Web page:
The level of control provided by a system should be related to the proficiency and experience levels of the people using the system.

William Lidwell
William Lidwell

The Director of Design at Stuff Creators Design in Houston and author of the best-selling design book, Universal Principles of Design.

Since, adding multiple methods of control increases the complexity of the system, the number of methods for any given task should be limited to two—one for beginners, and one for experts.

Beginners do best with a reduced amount of control, while experts do best with greater control. In other words, beginners benefit from structured interactions with minimal choices, typically supported by prompts, constraints, and ready access to help.

Experts, on the other hand, benefit from less structured interactions that provide more direct access to functions, bypassing the support devices of beginners.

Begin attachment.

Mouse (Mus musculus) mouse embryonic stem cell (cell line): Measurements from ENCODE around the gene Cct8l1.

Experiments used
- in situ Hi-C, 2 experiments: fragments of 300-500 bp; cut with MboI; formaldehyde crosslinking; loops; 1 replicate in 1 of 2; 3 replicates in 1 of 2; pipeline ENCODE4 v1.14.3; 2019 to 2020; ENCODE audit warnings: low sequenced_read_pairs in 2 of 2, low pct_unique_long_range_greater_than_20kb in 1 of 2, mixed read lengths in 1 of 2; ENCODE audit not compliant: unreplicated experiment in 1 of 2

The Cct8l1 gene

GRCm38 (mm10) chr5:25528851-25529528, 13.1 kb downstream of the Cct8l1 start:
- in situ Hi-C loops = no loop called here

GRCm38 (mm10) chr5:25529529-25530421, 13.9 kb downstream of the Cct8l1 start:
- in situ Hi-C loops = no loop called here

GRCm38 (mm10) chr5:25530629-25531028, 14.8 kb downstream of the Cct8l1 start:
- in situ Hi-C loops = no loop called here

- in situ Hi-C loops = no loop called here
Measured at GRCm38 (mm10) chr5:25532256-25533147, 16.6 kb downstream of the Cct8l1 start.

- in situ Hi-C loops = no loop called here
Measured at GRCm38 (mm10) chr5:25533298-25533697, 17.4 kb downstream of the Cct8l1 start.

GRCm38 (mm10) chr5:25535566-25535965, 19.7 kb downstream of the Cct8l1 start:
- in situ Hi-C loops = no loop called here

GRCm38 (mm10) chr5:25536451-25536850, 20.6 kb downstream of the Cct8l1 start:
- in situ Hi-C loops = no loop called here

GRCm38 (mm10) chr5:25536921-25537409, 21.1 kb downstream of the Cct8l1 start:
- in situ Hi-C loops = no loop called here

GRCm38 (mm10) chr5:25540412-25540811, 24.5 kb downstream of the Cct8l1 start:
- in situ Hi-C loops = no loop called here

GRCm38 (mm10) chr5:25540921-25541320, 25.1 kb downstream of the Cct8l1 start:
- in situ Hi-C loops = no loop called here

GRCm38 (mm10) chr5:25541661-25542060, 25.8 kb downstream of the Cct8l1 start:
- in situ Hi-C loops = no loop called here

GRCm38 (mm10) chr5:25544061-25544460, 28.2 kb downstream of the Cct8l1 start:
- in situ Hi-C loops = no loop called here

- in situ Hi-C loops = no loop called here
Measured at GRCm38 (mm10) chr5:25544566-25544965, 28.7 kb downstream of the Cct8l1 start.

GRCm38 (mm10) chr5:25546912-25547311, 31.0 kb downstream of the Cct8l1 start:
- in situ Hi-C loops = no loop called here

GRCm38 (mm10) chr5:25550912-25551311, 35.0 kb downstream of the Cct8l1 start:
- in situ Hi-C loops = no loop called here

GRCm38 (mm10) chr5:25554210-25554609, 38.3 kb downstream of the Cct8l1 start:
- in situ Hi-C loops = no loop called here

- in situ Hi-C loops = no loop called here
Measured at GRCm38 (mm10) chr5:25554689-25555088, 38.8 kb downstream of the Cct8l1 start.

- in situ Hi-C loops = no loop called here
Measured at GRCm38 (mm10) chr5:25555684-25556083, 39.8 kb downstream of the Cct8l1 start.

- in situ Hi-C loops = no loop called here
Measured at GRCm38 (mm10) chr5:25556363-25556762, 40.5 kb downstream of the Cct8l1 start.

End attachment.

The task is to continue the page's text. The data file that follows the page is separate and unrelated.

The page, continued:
Take away

When possible, we should always use a method that is equally simple and efficient for beginners and experts. Otherwise, provide methods specialized for beginners and experts.

Wanna know more? Follow the source!

The text above was taken and slightly edited from the following source.

Source: Universal Principles of Design (Book) by William Lidwell Kritina Holden

  • Design & Arts
  • Design Principles
  • UI Design
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